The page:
December Meeting: Writers and Libraries

Helen and her dog, Max.

Helen Hokanson has worn many hats at Johnson County Library over the past 18 years. She has most recently landed in the Reference department, focusing on Readers Advisory. She loves connecting readers to writers, but her passions lean toward helping writers develop their craft and finding a home for every dog.

Her work projects include planning a yearly writers conference, bringing authors of interest to the KC Metro area, and hosting a monthly writing contest.

Johnson County Library is proud to support writers in our community. Helen Hokanson will talk about current initiatives, like our annual Writers Conference and writing contests; her hopes for future programs, and answer questions. Suggestions are also welcome!

Join us Saturday, December 2, 11 a.m.! This program is free and open to the public. This meeting will be held at the Antioch Branch of the Johnson County Library, 8700 Shawnee Mission Parkway, Merriam, Kansas.

November Meeting: The History of Your Home and the People Who’ve Lived There

Houses are full of mysteries (and maybe even a ghost or two). Every building and piece of land has a story. Whether you’re researching your own property or searching for places to hide clues in your latest mystery, understanding how to research homes, businesses, and land can be a fascinating hobby and helpful skill.

The Register of Deeds will become your friend.

In this fun and information-filled program, Diana Staresinic-Deane will walk you through how to use deeds, maps (Diana loves maps!), newspapers, photographs, legal documents, and anything else you can find online and on the hard-to-reach shelves of your local archives to build a narrative for your house and the people who called it home.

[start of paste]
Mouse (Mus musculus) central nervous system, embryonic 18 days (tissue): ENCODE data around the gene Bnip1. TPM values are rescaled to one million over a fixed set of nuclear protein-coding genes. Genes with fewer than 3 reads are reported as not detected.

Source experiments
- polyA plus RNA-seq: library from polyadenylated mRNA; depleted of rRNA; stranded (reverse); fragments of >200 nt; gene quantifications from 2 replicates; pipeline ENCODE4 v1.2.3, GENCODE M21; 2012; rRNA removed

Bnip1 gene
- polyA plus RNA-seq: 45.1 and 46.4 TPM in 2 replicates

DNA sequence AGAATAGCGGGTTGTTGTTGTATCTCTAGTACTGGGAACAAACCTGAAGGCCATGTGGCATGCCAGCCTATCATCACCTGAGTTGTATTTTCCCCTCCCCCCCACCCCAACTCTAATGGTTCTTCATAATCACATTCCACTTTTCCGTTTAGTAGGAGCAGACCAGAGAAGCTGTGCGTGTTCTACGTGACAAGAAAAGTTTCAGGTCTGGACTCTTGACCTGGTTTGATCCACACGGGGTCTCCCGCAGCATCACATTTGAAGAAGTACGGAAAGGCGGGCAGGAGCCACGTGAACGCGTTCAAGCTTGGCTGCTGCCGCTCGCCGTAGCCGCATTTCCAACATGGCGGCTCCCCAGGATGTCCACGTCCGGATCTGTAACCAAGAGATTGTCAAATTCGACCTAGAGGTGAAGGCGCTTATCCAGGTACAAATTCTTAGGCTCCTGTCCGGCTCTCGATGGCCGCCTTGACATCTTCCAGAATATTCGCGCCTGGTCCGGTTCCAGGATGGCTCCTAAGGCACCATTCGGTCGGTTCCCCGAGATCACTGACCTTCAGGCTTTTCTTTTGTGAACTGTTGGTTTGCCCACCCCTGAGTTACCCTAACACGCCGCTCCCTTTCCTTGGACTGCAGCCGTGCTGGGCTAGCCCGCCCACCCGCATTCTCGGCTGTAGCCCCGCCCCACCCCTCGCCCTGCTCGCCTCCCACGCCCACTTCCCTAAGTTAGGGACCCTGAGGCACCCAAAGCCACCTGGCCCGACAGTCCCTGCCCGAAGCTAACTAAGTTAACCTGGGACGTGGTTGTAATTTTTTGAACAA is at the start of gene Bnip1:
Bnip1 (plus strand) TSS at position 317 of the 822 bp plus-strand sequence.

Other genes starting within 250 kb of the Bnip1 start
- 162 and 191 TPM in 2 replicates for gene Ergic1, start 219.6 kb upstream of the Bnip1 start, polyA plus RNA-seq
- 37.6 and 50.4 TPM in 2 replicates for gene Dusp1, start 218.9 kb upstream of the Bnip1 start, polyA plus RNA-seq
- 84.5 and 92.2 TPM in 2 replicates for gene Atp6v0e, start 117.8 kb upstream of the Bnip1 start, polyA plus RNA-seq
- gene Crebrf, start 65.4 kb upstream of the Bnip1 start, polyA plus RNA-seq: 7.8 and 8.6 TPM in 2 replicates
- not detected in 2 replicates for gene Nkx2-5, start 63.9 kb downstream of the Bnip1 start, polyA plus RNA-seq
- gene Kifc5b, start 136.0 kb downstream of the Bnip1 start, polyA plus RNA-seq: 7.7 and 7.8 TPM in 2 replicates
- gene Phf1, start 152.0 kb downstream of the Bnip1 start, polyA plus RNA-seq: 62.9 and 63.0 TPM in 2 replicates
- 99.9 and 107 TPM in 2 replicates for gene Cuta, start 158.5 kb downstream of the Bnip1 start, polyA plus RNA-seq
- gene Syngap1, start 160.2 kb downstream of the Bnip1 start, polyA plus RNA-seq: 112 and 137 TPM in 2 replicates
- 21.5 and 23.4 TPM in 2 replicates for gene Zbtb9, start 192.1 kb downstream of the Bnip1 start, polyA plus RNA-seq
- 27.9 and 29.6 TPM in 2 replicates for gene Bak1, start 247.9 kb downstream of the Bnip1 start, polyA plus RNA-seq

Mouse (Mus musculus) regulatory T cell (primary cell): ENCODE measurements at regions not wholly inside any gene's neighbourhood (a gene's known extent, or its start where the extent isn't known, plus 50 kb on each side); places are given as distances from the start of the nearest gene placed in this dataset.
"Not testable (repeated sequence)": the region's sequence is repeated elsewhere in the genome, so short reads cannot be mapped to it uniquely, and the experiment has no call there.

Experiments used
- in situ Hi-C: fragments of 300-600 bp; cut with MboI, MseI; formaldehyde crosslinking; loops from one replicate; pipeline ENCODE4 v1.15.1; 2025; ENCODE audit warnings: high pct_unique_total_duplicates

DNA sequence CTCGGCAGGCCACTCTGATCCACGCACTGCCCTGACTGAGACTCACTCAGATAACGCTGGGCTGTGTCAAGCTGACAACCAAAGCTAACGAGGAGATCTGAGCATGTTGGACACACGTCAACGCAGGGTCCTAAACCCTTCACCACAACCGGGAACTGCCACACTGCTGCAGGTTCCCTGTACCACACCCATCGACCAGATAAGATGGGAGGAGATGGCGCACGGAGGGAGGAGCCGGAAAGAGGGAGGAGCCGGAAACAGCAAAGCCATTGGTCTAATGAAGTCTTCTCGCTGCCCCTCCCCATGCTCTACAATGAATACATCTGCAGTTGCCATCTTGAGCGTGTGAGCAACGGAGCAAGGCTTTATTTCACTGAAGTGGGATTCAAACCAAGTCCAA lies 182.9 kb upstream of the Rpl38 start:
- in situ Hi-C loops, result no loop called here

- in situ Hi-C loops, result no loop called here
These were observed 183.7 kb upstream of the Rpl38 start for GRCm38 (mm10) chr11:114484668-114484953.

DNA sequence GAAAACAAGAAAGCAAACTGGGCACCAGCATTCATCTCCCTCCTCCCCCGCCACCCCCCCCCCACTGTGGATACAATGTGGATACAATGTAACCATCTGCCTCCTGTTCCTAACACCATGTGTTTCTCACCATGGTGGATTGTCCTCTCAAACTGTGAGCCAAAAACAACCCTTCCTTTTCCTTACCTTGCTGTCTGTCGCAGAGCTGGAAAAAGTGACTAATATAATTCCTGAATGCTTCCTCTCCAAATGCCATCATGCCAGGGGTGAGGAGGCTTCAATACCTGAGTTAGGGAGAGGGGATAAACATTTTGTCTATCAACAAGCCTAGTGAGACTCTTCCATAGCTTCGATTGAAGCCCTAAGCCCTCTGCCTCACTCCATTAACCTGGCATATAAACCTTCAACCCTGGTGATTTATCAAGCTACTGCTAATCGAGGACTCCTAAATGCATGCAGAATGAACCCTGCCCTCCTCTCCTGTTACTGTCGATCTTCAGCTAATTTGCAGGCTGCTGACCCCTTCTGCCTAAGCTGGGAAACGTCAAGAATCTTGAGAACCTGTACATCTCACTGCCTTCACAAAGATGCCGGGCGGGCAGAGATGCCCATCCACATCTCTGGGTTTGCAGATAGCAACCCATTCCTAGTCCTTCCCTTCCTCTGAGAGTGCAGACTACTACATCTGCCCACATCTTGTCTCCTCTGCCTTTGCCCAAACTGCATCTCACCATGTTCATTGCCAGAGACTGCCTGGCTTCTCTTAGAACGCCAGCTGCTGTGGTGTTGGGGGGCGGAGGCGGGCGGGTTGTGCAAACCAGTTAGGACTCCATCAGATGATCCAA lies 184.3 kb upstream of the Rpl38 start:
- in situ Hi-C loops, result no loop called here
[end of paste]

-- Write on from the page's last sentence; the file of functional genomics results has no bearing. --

Although many of the examples will hail from Franklin County, Kansas, researchers will find similar documents available for properties anywhere in Kansas or Missouri.

Diana Staresinic-Deane is a writer, local history junkie, cemetery tourist, guinea pig fanatic, former library assistant, and county museum manager. She is the author of Shadow on the Hill: The True Story of a 1925 Kansas Murder and blogs about Kansas history and Kansas places.  Her own love for house history began when she and her husband discovered their Emporia home had once been owned by Marty and Lorna Anderson of Emporia’s famous Bird/Anderson murders. She is a member of the Border Crimes chapter of Sisters in Crime.

Join us Saturday, November 4, 11 a.m.! This program is free and open to the public. This meeting will be held at the Antioch Branch of the Johnson County Library, 8700 Shawnee Mission Parkway, Merriam, Kansas.

October Meeting Features Author Sally Goldenbaum

Where do ideas come from?

Sally Goldenbaum, author of the Seaside Knitters Society mystery series, will talk about inspiration and answer questions about writing, publishing, and pretty much anything else we throw her way.  Smart, funny, and always a great speaker, we’re also pleased Sally Goldenbaum is one of our own Border Crimes members. Murder Wears Mittens, the twelfth book in the series, hit the shelves in August.

Join us Saturday, October 7, 11 a.m.! This program is free and open to the public. This meeting will be held at the Antioch Branch of the Johnson County Library, 8700 Shawnee Mission Parkway, Merriam, Kansas.

August Meeting: Playwriting: Writing for the Stage

Novels are not the only form of storytelling! Earlier this year we discussed turning your novel into a screen play with Nancy Pickard, whose book Scent of Rain and Lightning has recently been made into a movie.
In August, we will learn about playwriting with local playwright Christie Kennard, who has had several scripts produced and staged.

Join us August 5, at 11 a.m. at Johnson County Library’s Central Resource Library, 9875 West 87th Street, Overland Park, Kansas. This meeting is free and open to the public! NOTE: This is a different location from our usual meeting spot at the Antioch Branch.